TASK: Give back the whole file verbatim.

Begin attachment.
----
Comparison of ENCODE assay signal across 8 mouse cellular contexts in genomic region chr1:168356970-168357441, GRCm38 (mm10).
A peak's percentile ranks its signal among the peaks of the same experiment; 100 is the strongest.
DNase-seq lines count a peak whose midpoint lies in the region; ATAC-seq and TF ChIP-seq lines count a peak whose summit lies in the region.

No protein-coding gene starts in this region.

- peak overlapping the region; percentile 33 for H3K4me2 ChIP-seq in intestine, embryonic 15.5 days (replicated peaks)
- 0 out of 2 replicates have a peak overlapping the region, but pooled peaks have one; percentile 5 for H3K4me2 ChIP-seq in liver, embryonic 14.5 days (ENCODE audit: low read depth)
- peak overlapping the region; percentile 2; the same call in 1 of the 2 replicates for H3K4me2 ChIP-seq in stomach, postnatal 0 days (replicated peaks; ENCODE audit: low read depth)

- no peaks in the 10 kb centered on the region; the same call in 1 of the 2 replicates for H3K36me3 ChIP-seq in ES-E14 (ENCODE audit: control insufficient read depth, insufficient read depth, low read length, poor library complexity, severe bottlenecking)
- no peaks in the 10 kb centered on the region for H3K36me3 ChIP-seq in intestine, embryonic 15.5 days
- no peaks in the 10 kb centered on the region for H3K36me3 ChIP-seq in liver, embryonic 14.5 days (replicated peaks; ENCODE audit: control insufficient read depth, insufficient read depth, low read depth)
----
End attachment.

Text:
Comparison of ENCODE assay signal across 8 mouse cellular contexts in genomic region chr1:168356970-168357441, GRCm38 (mm10).
A peak's percentile ranks its signal among the peaks of the same experiment; 100 is the strongest.
DNase-seq lines count a peak whose midpoint lies in the region; ATAC-seq and TF ChIP-seq lines count a peak whose summit lies in the region.

No protein-coding gene starts in this region.

- peak overlapping the region; percentile 33 for H3K4me2 ChIP-seq in intestine, embryonic 15.5 days (replicated peaks)
- 0 out of 2 replicates have a peak overlapping the region, but pooled peaks have one; percentile 5 for H3K4me2 ChIP-seq in liver, embryonic 14.5 days (ENCODE audit: low read depth)
- peak overlapping the region; percentile 2; the same call in 1 of the 2 replicates for H3K4me2 ChIP-seq in stomach, postnatal 0 days (replicated peaks; ENCODE audit: low read depth)

- no peaks in the 10 kb centered on the region; the same call in 1 of the 2 replicates for H3K36me3 ChIP-seq in ES-E14 (ENCODE audit: control insufficient read depth, insufficient read depth, low read length, poor library complexity, severe bottlenecking)
- no peaks in the 10 kb centered on the region for H3K36me3 ChIP-seq in intestine, embryonic 15.5 days
- no peaks in the 10 kb centered on the region for H3K36me3 ChIP-seq in liver, embryonic 14.5 days (replicated peaks; ENCODE audit: control insufficient read depth, insufficient read depth, low read depth)